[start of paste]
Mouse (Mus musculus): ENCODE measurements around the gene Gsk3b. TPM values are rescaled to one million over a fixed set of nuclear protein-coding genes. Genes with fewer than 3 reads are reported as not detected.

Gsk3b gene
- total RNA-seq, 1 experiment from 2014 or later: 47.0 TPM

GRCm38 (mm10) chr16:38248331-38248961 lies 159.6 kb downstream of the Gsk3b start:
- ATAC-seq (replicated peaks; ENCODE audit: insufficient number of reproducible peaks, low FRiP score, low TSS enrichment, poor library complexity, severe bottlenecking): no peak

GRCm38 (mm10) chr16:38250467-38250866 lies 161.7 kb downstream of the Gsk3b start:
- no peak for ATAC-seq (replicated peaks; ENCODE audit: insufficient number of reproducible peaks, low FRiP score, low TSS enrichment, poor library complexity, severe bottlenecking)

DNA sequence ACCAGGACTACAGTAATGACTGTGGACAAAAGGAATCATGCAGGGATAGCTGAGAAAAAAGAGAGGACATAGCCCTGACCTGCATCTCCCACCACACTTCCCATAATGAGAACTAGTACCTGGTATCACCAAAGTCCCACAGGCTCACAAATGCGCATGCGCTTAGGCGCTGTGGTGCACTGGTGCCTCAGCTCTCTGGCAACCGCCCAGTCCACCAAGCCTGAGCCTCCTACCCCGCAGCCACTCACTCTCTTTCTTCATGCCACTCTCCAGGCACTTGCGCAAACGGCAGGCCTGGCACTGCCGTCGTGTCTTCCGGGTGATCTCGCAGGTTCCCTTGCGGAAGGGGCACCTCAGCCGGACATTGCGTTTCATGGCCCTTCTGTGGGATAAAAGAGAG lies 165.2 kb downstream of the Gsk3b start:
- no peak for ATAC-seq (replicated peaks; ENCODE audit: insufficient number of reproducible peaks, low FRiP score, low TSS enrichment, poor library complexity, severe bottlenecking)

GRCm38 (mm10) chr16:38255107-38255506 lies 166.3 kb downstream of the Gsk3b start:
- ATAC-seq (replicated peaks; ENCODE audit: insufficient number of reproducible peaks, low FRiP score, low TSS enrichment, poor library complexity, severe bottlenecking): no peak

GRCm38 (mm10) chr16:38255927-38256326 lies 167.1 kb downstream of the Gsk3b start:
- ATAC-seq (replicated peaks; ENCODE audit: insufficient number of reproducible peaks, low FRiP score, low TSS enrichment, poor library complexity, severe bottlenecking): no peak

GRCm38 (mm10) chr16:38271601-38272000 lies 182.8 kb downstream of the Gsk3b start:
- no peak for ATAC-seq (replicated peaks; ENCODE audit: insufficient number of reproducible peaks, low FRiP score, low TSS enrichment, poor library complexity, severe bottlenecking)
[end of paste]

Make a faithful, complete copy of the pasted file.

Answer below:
Mouse (Mus musculus): ENCODE measurements around the gene Gsk3b. TPM values are rescaled to one million over a fixed set of nuclear protein-coding genes. Genes with fewer than 3 reads are reported as not detected.

Gsk3b gene
- total RNA-seq, 1 experiment from 2014 or later: 47.0 TPM

GRCm38 (mm10) chr16:38248331-38248961 lies 159.6 kb downstream of the Gsk3b start:
- ATAC-seq (replicated peaks; ENCODE audit: insufficient number of reproducible peaks, low FRiP score, low TSS enrichment, poor library complexity, severe bottlenecking): no peak

GRCm38 (mm10) chr16:38250467-38250866 lies 161.7 kb downstream of the Gsk3b start:
- no peak for ATAC-seq (replicated peaks; ENCODE audit: insufficient number of reproducible peaks, low FRiP score, low TSS enrichment, poor library complexity, severe bottlenecking)

DNA sequence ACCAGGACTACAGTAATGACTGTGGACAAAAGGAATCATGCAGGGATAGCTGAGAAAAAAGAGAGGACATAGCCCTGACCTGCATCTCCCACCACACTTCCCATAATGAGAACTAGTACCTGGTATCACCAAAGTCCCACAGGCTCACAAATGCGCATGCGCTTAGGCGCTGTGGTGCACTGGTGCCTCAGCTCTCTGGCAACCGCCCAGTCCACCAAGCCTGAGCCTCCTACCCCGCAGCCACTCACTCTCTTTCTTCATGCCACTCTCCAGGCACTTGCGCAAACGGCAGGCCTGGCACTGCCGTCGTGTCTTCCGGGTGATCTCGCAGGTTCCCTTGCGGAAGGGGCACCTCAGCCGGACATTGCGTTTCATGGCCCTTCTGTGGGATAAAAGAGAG lies 165.2 kb downstream of the Gsk3b start:
- no peak for ATAC-seq (replicated peaks; ENCODE audit: insufficient number of reproducible peaks, low FRiP score, low TSS enrichment, poor library complexity, severe bottlenecking)

GRCm38 (mm10) chr16:38255107-38255506 lies 166.3 kb downstream of the Gsk3b start:
- ATAC-seq (replicated peaks; ENCODE audit: insufficient number of reproducible peaks, low FRiP score, low TSS enrichment, poor library complexity, severe bottlenecking): no peak

GRCm38 (mm10) chr16:38255927-38256326 lies 167.1 kb downstream of the Gsk3b start:
- ATAC-seq (replicated peaks; ENCODE audit: insufficient number of reproducible peaks, low FRiP score, low TSS enrichment, poor library complexity, severe bottlenecking): no peak

GRCm38 (mm10) chr16:38271601-38272000 lies 182.8 kb downstream of the Gsk3b start:
- no peak for ATAC-seq (replicated peaks; ENCODE audit: insufficient number of reproducible peaks, low FRiP score, low TSS enrichment, poor library complexity, severe bottlenecking)